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6 easy ways you can increase your hamster’s life span

Even though they’re little, hamsters require a big commitment and all the responsibility that comes with being a pet parent. And while they might not need long walks or litter box cleaning, it’s vital to your small pet that you keep her safe and happy. We want our little friends to live a good life, after all, and the proper care goes a long way toward ensuring she makes it to a ripe old age. Even the most pampered hamster won’t make it much beyond three years, but with a solid routine in place, you can stretch her life to its fullest potential.

Hamster snacking on a small cracker
Christine Trewer/Pixabay.com

Know her history

When you want an animal that will live a long time, make sure you get her from the right place. You want to seek out breeders and pet stores that work carefully to keep both the mamas and babies happy their whole lives. Check their cage when you visit to ensure it’s clean, and inspect your potential pet before taking her home. Look at eyes and paws especially, but also make sure her coat is soft and shiny.

Maintain her cage

Probably nothing will affect your hamster’s life span more than her home. Before she even arrives, set everything up in a designated area. You’ll need a large cage — at least 12 by 12 by 24 inches for one hamster and more for multiples or bigger breeds. On the bottom, she needs comfy bedding you can make of paper and cloth, though you could also purchase premade from a store. Once she’s there, keep it extra clean, as that will go a long way to making sure she stays healthy.

Get her checkups

Just like any of your other furry friends, you need to get her looked at about every year and definitely when you first bring home your pet. Be mindful, too, of common signs of hamster ailments like diarrhea or a wet tail, which can be deadly. They can also get colds just like people and need special meds to get better. If you notice any of these issues, get her to her vet as quickly as possible. Wet tail can take a hamster’s life in just two days, so you’ll need to hurry if you notice that symptom specifically. 

Feed her well

Hamsters have a varied diet, including pellets, fruit, veggies, and bugs. You’ll want most of their feedings to consist of the hamster food you get at the pet store, but don’t skimp on the treats. They’ll love to snack on some of the same things you do, such as celery and apples. Of course, they also enjoy munching on mealworms (we don’t recommend you share this one). Most importantly, keep her set with clean and fresh water at all times, replacing it daily and washing out bottles and dishes.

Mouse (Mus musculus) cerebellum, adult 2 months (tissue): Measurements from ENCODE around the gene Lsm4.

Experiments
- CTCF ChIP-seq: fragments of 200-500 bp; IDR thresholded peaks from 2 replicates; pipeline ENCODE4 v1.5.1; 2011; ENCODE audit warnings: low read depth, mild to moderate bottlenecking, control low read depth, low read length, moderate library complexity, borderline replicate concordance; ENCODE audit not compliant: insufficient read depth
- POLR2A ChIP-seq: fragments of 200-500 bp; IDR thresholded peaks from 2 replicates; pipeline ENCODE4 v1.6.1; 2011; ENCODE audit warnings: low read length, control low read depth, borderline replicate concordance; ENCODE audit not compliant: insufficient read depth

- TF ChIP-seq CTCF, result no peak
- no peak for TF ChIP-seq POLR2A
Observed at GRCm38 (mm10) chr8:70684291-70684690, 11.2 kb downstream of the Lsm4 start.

Hamster snacking in a plastic tube
Kim Green/Unsplash.com

Give her a wheel

And maybe lots of tubing as well! Hamsters love to exercise, and you can help facilitate that with a couple of toys. We definitely recommend the iconic hamster wheel and ball, especially to give her something to do when she gets restless at night. Shake things up with extra toys to keep her entertained as well, like ladders or stairs. You can even bring your hamster out to play with you, provided you prepare in advance to prevent her escape.

Provide her with chew toys

Hamster’s teeth basically never stop growing, so it’s important that you help keep them short to prevent discomfort and infection. Her new toys will double both as something to play with and a form of dental hygiene. Hamsters typically like to grind on wood, calcium, or biscuits. It’s best to find these at the pet store since you don’t want to give her just any old wood that might be treated with chemicals.

So, how long do hamsters live? The average is about two to three years, and with the right care, hopefully, you’ll give her a long and, more importantly, happy life. If you’re keeping more than one hamster, you will also need to make adjustments like getting a bigger cage and cleaning more frequently. Be mindful of keeping too many together or putting males in the same cage as that can lead to fights and shorten life spans. By giving it your all, you’ll surely help your pets thrive.

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Rebekkah Adams
Rebekkah’s been a writer and editor for more than 10 years, both in print and digital. In addition to writing about pets…
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